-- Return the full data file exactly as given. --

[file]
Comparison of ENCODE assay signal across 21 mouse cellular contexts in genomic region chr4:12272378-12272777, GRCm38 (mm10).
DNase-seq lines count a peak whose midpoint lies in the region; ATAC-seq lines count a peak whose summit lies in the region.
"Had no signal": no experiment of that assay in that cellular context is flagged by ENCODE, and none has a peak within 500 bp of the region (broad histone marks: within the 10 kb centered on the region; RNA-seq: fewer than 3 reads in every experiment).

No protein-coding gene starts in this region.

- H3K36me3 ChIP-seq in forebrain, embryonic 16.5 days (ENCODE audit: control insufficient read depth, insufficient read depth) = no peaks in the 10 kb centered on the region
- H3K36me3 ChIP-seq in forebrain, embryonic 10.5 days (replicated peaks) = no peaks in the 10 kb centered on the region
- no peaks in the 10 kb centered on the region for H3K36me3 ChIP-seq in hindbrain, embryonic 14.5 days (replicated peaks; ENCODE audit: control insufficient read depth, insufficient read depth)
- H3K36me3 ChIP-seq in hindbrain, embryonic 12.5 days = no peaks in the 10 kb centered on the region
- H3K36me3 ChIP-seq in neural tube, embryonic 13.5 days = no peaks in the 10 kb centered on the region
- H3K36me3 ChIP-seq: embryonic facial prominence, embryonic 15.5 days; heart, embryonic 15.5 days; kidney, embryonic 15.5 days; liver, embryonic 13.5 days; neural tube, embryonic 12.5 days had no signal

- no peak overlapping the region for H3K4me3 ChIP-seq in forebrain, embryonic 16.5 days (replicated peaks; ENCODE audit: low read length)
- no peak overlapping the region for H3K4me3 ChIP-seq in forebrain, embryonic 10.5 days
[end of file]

Comparison of ENCODE assay signal across 21 mouse cellular contexts in genomic region chr4:12272378-12272777, GRCm38 (mm10).
DNase-seq lines count a peak whose midpoint lies in the region; ATAC-seq lines count a peak whose summit lies in the region.
"Had no signal": no experiment of that assay in that cellular context is flagged by ENCODE, and none has a peak within 500 bp of the region (broad histone marks: within the 10 kb centered on the region; RNA-seq: fewer than 3 reads in every experiment).

No protein-coding gene starts in this region.

- H3K36me3 ChIP-seq in forebrain, embryonic 16.5 days (ENCODE audit: control insufficient read depth, insufficient read depth) = no peaks in the 10 kb centered on the region
- H3K36me3 ChIP-seq in forebrain, embryonic 10.5 days (replicated peaks) = no peaks in the 10 kb centered on the region
- no peaks in the 10 kb centered on the region for H3K36me3 ChIP-seq in hindbrain, embryonic 14.5 days (replicated peaks; ENCODE audit: control insufficient read depth, insufficient read depth)
- H3K36me3 ChIP-seq in hindbrain, embryonic 12.5 days = no peaks in the 10 kb centered on the region
- H3K36me3 ChIP-seq in neural tube, embryonic 13.5 days = no peaks in the 10 kb centered on the region
- H3K36me3 ChIP-seq: embryonic facial prominence, embryonic 15.5 days; heart, embryonic 15.5 days; kidney, embryonic 15.5 days; liver, embryonic 13.5 days; neural tube, embryonic 12.5 days had no signal

- no peak overlapping the region for H3K4me3 ChIP-seq in forebrain, embryonic 16.5 days (replicated peaks; ENCODE audit: low read length)
- no peak overlapping the region for H3K4me3 ChIP-seq in forebrain, embryonic 10.5 days